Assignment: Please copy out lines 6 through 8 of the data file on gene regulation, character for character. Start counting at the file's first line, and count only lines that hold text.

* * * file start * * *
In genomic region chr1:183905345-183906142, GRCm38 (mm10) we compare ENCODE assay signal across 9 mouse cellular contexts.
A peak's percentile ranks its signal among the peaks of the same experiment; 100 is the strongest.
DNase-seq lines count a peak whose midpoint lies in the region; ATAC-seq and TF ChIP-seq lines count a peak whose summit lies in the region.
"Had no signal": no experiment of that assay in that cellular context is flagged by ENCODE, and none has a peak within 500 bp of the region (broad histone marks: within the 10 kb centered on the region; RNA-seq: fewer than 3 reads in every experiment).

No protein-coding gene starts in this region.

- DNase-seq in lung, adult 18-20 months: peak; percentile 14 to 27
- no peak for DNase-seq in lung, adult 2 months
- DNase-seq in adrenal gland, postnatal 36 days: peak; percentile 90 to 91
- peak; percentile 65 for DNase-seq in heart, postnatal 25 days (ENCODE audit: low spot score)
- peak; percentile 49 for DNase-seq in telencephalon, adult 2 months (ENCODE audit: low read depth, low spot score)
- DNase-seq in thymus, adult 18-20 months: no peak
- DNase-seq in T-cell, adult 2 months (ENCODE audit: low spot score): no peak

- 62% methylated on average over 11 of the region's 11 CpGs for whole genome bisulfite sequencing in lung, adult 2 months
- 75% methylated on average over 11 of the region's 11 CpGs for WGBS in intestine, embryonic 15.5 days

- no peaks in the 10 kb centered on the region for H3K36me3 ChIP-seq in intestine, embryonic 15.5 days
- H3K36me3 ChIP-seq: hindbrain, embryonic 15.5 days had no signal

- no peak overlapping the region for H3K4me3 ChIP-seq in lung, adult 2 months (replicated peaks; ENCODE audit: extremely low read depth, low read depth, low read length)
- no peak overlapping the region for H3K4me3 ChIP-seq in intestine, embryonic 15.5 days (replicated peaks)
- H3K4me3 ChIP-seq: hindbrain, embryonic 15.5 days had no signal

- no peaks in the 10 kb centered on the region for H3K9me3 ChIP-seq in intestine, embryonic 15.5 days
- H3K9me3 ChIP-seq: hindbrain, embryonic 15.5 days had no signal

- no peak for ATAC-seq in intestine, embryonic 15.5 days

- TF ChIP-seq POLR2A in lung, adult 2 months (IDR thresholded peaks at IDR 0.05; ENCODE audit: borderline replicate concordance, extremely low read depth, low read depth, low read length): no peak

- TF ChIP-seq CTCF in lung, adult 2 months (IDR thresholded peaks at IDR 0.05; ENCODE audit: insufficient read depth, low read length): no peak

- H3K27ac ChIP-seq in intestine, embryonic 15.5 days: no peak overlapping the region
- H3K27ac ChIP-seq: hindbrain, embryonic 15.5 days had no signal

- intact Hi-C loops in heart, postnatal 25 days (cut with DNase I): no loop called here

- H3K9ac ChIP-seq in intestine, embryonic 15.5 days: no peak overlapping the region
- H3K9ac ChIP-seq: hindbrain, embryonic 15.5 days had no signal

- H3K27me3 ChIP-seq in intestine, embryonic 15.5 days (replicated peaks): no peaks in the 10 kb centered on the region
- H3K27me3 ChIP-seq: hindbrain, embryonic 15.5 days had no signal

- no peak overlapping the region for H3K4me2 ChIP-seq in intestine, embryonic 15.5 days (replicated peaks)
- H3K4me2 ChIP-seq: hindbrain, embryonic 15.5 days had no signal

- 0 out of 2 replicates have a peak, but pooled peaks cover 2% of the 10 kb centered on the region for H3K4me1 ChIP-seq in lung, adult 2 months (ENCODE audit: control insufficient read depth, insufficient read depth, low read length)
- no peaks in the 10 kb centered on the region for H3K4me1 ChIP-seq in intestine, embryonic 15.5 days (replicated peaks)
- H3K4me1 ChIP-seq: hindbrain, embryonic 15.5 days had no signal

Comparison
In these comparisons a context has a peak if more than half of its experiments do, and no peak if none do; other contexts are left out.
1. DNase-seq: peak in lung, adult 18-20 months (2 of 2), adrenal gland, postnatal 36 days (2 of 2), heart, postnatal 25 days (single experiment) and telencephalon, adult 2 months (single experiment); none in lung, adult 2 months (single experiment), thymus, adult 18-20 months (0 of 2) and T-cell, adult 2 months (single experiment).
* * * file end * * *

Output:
- DNase-seq in lung, adult 18-20 months: peak; percentile 14 to 27
- no peak for DNase-seq in lung, adult 2 months
- DNase-seq in adrenal gland, postnatal 36 days: peak; percentile 90 to 91